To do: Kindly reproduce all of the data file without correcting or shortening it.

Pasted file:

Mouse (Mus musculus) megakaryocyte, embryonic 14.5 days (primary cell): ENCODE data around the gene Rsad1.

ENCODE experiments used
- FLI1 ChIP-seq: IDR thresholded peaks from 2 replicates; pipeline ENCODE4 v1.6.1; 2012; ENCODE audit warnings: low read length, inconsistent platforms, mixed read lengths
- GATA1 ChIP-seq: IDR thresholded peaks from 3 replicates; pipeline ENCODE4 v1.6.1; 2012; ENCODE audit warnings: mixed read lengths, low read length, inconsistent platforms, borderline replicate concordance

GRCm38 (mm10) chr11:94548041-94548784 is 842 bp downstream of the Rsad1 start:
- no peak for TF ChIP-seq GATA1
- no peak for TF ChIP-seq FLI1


Mouse (Mus musculus) megakaryocyte, embryonic 14.5 days (primary cell): ENCODE data around the gene Rsad1.

ENCODE experiments used
- FLI1 ChIP-seq: IDR thresholded peaks from 2 replicates; pipeline ENCODE4 v1.6.1; 2012; ENCODE audit warnings: low read length, inconsistent platforms, mixed read lengths
- GATA1 ChIP-seq: IDR thresholded peaks from 3 replicates; pipeline ENCODE4 v1.6.1; 2012; ENCODE audit warnings: mixed read lengths, low read length, inconsistent platforms, borderline replicate concordance

GRCm38 (mm10) chr11:94548041-94548784 is 842 bp downstream of the Rsad1 start:
- no peak for TF ChIP-seq GATA1
- no peak for TF ChIP-seq FLI1